With the Kelty Cosmic 0 we enter in the domain of the winter budget sleeping bags. It has a polyester lining and a 550-fill-power duck down: you may think it’s not a cheap bag, at more than 300 dollars. But in reality it is, considering its temperature rating at 4°F. Generally, similar models cost one hundred more at least. And this rating is for real: we slept in it at 4°F with thermals and had a very good time, not needing any blanket.
On some occasions (we didn’t foresee), when the temperature lowered to 0°F, we felt some cold in the toes, and remained just half asleep. But surely is great for winter nights, for its collar and hood are effective and warm, while the ripstop shell stops moisture. Beware of water however, because it’s not waterproof, and a strong rain can wet it in minutes. All this said, it’s a four season bag of good quality, for freezing conditions.
Hyke & Byke Eolus
Weight: 3.2 lbs.
Dimensions: length 5’6″ – 6′ – 6’6″
Temperature rating: 0°F
Cons: the zippers snag easily on fabric
Pros: the zippers snag easily on fabric
Also the Hyke & Bike Eolus is a bag for winter time, with a 800 goose down. For the whole product, the price of 200 dollars is really acceptable. Other, more famous brands have similar models at greater prices. The zipper has two sliders, so it’s possible to open the bag from the bottom to allow some air in. The three major points of interest of this bag are its price, lightness and warmth. And let’s not forget the waterproofness.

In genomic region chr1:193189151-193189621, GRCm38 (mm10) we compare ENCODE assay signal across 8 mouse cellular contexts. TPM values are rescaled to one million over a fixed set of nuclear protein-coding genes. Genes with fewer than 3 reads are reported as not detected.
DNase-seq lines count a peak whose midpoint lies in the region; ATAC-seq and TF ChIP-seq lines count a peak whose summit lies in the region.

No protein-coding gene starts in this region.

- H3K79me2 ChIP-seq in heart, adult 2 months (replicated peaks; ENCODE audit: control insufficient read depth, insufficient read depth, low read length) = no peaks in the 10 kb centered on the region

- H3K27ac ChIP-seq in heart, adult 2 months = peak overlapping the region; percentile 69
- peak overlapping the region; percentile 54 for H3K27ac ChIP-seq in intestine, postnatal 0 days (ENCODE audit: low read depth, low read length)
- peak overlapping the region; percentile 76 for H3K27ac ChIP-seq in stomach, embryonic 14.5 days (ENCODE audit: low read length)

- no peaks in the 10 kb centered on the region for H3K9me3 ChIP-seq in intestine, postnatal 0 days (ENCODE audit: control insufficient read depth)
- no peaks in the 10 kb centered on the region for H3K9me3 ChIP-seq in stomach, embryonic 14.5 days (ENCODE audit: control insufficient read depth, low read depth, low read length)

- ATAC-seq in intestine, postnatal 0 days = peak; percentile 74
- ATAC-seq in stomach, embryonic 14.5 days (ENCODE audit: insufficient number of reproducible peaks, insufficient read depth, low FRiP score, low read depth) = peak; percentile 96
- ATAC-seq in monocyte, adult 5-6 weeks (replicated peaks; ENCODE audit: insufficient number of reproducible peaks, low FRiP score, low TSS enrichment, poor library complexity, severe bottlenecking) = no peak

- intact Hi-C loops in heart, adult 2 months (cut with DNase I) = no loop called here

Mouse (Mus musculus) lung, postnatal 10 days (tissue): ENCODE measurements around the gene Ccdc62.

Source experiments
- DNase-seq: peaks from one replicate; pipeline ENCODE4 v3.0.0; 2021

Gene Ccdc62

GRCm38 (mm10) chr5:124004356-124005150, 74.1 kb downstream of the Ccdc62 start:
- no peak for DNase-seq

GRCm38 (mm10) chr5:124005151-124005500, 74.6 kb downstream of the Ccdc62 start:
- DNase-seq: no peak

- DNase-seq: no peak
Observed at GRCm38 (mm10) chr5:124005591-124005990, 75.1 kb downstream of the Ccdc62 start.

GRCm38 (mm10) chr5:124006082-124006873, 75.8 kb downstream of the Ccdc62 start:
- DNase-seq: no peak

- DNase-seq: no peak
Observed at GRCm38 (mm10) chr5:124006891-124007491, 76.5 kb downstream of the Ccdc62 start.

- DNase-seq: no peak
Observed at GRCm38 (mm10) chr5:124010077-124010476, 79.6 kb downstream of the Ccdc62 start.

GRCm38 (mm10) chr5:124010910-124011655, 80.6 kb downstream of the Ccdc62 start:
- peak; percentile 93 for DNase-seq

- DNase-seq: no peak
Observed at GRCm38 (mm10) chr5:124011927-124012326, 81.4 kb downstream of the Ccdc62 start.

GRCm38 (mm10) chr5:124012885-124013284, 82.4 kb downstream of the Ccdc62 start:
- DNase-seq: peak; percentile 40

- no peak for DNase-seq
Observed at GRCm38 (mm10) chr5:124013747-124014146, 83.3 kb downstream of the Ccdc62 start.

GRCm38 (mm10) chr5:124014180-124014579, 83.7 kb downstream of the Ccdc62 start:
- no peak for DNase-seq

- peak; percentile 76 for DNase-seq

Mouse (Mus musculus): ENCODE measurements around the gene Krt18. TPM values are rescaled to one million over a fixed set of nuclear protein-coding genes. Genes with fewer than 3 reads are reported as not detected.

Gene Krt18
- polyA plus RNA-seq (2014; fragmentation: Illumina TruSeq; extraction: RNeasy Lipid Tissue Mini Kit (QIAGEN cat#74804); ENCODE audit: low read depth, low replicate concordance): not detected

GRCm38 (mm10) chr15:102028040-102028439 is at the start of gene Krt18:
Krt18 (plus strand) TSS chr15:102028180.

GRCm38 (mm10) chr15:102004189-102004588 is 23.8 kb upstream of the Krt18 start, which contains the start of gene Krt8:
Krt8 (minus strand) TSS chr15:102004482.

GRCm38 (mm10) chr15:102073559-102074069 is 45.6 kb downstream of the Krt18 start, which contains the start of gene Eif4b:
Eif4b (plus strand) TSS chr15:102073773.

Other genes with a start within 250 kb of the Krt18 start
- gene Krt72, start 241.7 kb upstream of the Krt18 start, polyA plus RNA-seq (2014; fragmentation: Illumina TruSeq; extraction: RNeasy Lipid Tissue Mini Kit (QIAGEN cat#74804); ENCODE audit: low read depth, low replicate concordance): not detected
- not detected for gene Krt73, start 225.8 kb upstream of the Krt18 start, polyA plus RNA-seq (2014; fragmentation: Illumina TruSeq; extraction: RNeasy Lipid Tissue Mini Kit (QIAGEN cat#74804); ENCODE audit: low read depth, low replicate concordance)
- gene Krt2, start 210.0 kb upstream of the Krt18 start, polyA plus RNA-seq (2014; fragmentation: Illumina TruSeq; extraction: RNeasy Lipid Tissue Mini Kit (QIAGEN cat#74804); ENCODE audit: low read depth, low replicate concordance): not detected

The 0°F rating is real, provided that you have a good sleeping pad, isolating your body from the soil. We slept in it at 0°, 1° and -1° F with wool socks (just in case) and rested toasty. This model comes with a great hood and a decent footbox, but, being a mummy, it’s impossible to sleep on the stomach. When first we opened the box, the Eolus came with a smell that’s hard to describe, and disappeared after washing it in the machine.